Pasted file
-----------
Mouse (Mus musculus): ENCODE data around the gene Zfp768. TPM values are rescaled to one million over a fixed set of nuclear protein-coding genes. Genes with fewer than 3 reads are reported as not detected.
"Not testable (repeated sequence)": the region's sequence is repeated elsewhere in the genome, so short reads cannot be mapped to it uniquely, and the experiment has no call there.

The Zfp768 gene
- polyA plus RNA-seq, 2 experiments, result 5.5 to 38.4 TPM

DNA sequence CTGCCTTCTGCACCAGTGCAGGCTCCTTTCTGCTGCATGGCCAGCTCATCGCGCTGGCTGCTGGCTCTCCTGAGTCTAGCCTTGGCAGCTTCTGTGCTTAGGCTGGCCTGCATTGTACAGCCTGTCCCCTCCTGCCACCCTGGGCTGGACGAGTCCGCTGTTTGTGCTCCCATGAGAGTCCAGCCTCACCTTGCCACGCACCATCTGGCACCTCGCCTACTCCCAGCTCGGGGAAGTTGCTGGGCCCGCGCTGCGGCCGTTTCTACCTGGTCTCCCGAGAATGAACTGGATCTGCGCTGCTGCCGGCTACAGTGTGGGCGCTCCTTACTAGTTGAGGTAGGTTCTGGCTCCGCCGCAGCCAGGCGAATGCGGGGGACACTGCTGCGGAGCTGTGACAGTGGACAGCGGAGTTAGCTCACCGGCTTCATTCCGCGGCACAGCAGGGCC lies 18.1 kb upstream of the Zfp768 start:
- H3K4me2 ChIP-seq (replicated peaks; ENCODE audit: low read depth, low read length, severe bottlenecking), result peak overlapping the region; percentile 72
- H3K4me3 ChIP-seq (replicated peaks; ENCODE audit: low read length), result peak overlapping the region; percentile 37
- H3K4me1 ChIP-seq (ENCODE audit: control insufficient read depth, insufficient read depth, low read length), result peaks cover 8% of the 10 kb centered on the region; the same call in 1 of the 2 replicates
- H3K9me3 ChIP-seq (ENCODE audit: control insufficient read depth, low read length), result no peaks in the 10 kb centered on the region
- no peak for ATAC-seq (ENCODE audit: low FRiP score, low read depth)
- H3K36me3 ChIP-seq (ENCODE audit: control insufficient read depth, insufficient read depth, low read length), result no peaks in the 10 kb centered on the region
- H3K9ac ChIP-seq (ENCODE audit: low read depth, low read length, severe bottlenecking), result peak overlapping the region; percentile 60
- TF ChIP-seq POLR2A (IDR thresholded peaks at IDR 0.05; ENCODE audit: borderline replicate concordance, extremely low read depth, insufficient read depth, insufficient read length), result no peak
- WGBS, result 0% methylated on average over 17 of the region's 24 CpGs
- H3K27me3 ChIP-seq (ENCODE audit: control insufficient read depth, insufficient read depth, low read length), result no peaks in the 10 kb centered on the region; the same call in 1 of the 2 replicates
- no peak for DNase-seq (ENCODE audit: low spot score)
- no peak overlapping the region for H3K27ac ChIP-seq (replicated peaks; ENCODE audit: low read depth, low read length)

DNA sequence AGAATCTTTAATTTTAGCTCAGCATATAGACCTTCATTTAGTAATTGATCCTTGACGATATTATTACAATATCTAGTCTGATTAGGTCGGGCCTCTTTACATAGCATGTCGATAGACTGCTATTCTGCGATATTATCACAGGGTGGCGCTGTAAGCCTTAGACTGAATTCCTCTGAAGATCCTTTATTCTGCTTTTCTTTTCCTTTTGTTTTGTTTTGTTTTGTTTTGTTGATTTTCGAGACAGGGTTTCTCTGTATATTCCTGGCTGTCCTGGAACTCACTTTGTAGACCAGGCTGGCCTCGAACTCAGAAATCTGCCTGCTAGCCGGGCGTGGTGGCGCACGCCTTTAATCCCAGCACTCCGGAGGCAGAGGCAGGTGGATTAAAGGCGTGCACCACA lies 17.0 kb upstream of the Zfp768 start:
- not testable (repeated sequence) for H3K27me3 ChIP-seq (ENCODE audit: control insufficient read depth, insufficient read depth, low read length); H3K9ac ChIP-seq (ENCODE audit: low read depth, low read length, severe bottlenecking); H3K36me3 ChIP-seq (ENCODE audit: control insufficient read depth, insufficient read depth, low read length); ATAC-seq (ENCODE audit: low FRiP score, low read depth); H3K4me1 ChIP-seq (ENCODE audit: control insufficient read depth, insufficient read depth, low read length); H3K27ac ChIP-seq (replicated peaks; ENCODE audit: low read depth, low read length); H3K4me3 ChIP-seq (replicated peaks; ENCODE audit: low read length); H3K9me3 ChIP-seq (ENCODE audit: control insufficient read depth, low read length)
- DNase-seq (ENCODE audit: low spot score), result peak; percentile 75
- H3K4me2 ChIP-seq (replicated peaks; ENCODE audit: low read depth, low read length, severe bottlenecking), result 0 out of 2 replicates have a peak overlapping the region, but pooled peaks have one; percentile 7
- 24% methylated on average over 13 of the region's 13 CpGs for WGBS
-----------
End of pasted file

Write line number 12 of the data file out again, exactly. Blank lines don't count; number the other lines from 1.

- H3K9ac ChIP-seq (ENCODE audit: low read depth, low read length, severe bottlenecking), result peak overlapping the region; percentile 60